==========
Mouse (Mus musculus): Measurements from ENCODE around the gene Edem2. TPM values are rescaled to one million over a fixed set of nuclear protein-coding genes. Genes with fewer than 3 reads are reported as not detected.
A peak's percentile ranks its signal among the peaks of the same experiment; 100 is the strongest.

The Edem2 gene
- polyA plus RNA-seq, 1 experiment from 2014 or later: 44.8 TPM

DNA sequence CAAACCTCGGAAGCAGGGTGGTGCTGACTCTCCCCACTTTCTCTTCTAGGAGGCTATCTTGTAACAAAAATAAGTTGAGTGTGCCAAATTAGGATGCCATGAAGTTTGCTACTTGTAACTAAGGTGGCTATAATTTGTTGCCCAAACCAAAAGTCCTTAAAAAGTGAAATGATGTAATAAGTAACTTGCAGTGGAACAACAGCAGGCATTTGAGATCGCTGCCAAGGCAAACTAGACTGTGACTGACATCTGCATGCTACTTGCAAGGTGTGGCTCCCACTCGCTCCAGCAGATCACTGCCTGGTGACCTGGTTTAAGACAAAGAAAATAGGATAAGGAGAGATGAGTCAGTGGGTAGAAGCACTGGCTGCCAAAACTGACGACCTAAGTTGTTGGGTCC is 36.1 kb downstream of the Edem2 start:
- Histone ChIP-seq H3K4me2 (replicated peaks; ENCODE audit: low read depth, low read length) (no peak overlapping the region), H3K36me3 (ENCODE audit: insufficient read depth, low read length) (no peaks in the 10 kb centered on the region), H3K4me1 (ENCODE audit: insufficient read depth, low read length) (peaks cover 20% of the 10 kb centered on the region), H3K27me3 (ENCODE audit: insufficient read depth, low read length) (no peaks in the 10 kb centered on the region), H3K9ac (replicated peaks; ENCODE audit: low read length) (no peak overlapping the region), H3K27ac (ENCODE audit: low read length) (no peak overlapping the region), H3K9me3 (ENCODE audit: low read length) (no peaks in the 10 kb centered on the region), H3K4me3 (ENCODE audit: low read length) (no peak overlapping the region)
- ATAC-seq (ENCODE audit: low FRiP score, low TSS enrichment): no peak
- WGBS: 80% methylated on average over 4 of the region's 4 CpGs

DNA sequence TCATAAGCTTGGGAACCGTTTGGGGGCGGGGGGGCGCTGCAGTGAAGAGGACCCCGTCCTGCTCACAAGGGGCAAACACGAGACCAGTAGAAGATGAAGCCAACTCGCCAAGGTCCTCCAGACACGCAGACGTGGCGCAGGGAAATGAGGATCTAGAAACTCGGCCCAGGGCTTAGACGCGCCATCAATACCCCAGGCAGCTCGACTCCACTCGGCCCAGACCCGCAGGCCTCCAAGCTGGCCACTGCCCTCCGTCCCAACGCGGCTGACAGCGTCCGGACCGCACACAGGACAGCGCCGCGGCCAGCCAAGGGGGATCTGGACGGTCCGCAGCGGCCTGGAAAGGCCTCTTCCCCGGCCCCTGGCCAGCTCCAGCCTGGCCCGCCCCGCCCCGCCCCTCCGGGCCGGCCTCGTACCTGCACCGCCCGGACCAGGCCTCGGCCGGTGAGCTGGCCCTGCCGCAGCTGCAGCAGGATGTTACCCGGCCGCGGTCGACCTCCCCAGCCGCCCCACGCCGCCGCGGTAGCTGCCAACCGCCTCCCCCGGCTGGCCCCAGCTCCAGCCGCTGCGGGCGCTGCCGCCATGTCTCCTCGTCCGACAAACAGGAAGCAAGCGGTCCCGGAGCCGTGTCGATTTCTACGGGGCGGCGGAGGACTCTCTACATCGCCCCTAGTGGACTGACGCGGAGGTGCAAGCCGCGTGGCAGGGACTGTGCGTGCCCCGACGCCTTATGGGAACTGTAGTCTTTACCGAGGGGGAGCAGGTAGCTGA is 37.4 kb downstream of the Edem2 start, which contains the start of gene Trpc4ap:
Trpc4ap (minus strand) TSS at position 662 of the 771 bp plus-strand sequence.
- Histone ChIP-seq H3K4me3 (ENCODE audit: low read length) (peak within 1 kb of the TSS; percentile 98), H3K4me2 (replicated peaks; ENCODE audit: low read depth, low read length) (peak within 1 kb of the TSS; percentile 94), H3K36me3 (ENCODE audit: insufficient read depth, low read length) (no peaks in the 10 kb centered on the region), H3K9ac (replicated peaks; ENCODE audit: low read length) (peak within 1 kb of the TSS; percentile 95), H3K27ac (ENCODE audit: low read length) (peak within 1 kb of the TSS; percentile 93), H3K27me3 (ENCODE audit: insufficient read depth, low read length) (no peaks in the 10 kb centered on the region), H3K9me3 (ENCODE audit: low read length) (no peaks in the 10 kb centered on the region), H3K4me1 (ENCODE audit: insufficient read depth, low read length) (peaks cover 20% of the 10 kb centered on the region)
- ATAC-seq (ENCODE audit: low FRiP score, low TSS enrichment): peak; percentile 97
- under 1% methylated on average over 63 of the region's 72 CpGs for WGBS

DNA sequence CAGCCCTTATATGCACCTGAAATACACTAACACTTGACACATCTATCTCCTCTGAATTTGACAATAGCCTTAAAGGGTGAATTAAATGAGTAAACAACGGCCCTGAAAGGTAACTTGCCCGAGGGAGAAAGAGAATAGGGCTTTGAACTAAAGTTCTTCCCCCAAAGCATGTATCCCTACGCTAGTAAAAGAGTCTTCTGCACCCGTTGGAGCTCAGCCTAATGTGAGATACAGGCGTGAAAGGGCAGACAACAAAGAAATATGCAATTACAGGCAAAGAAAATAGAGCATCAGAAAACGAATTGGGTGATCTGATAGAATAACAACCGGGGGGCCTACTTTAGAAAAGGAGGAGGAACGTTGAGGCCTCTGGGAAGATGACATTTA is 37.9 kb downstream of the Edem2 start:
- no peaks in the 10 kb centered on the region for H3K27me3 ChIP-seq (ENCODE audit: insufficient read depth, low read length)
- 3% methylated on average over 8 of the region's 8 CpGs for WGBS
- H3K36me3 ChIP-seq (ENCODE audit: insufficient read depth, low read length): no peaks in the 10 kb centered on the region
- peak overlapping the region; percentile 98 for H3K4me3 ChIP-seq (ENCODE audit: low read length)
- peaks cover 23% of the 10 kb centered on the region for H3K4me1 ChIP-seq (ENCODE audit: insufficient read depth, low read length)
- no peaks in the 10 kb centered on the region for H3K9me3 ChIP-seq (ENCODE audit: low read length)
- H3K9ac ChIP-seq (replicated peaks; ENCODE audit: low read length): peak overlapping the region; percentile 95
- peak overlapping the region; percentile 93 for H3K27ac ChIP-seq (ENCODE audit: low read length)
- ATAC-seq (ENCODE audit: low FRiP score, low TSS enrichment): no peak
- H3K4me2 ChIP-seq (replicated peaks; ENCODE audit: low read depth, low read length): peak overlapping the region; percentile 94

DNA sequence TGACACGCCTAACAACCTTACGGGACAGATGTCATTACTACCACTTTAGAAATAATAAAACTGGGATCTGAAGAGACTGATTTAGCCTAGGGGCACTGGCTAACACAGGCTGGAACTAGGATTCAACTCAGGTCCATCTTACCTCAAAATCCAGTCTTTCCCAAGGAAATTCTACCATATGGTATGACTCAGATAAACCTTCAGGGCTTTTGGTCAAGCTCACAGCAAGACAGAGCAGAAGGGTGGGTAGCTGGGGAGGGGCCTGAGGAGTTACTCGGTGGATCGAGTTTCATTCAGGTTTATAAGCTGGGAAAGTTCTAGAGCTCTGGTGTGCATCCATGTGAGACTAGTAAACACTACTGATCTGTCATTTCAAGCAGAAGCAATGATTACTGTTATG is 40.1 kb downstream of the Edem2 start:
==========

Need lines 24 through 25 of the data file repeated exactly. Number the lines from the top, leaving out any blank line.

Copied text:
- H3K4me2 ChIP-seq (replicated peaks; ENCODE audit: low read depth, low read length): peak overlapping the region; percentile 94

DNA sequence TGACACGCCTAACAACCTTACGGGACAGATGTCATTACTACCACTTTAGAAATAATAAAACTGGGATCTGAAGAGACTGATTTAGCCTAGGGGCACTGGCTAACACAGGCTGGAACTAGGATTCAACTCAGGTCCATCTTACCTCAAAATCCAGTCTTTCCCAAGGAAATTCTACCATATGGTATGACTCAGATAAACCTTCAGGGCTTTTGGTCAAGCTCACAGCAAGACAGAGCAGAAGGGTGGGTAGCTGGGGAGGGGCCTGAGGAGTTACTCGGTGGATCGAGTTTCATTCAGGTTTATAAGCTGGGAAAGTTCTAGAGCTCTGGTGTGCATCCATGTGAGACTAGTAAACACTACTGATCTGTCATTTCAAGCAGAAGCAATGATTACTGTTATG is 40.1 kb downstream of the Edem2 start: